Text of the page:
82
DOC.
9 FORMAL
FOUNDATION OF RELATIVITY
[50]
d2Q
d2x.
The first
one
of
the
equations (88)
is written in
Newton's
theory
as
d2o d2o d2o
4fkpo
dx2
dy2
dz2
and thus
one
gets
£
=
4n*.
2
Utilizing
the second
as
the time
unit,
the constant K has the numerical value
6.7
•
108;
and
if
one
chooses
the
lightsecond as
the time
unit,
the value
is
6.7
•
108
(9
•
1020)
.
Consequently,
one
gets
K
=
8tt
6,7
•
10~8
=
1.87
•
1027. (89)
9
•
1020
For the
naturally
measured distance of
neighboring spacetime points,
the
Newtonian
approximation yields
*k2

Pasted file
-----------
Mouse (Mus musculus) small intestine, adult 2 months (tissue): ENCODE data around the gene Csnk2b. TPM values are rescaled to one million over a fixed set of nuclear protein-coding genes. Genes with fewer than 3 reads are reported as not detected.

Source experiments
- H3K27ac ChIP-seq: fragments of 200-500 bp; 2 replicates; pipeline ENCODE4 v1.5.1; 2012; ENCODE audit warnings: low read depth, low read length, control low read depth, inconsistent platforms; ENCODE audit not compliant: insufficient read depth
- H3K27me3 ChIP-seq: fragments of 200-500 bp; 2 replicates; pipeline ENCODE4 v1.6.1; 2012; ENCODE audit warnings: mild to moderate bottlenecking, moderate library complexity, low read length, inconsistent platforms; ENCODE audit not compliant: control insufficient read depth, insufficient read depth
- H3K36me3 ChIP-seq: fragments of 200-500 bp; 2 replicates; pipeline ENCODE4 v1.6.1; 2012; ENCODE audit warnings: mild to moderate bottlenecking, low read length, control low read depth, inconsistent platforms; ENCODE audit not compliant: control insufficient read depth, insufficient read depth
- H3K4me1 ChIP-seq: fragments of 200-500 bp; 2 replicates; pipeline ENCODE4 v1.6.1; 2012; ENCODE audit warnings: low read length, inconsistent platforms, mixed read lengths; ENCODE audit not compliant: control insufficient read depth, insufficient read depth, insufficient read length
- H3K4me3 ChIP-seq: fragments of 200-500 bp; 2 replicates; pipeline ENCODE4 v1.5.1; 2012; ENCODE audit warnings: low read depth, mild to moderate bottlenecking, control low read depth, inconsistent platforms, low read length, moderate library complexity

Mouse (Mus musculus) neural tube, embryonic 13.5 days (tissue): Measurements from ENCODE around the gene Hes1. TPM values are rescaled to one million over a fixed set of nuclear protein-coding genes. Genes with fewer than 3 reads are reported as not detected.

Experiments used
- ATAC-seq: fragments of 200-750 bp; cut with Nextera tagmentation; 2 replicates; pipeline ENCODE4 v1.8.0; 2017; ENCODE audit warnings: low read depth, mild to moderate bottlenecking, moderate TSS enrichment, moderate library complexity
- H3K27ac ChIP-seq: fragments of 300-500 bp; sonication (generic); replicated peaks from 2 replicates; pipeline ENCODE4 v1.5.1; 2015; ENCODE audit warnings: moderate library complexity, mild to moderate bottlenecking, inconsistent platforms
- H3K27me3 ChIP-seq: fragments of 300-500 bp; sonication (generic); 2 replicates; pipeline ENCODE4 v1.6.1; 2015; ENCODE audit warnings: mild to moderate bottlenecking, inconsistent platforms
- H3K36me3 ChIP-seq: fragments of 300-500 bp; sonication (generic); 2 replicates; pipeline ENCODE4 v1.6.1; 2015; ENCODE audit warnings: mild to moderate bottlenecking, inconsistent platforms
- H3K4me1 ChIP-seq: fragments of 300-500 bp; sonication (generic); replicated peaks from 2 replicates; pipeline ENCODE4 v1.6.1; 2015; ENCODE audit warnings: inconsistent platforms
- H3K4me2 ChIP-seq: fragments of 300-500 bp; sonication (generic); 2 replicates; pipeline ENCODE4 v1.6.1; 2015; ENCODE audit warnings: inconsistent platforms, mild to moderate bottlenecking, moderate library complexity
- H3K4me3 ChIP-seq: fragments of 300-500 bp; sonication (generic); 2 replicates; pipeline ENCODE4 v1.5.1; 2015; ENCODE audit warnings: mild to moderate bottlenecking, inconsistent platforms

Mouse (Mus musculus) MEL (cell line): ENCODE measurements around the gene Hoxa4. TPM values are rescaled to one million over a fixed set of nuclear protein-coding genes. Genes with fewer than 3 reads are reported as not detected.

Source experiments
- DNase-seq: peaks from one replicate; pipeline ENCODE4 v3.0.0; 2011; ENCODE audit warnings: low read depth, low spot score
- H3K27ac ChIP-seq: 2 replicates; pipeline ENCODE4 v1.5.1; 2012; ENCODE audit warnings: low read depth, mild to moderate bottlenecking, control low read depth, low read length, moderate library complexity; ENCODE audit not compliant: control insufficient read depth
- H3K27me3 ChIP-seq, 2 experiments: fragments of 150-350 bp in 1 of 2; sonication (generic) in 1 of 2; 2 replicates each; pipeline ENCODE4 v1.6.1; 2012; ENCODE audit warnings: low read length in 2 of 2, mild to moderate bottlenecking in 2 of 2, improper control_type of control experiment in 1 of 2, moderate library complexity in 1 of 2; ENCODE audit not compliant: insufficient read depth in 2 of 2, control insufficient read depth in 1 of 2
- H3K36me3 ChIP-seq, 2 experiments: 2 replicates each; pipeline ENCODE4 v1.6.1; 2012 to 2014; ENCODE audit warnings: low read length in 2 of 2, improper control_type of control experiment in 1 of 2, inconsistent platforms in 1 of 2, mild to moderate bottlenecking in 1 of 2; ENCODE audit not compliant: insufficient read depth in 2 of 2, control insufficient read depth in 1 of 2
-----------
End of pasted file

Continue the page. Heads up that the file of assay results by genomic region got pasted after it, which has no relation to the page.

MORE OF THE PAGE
=
£
8livdxlldxv
=

dx2

dy2

dz2
+
(1
+ 20)dt2.
pv
[p. 1084]
For
a
purely
spatial
distance
one
gets

ds2
=
dx2
+
dy2
+
dz2.
Coordinate
lengths
are
here also
equal
to
naturally
measured
lengths.
The Euclidean
geometry
of
distances is valid with the
accuracy we
considered here. For
purely
temporal
distance
we
had
ds2
= (1
+
2o)dt2
or
ds
=
(1
+
o)dt.
To the
naturally
measured duration
ds
belongs
the
time duration
ds/(1+Q).
The clock
rate is measured
by
(1
+
o)
and, therefore,
increases with the
gravitational potential.
One concludes
from this that
spectral
lines
of
light, generated
at
the
sun,
show
a
redshift relative
to
corresponding spectral
lines
generated
on
earth,
the shift
amounting
to
[51]
=
2
•
10"6.
X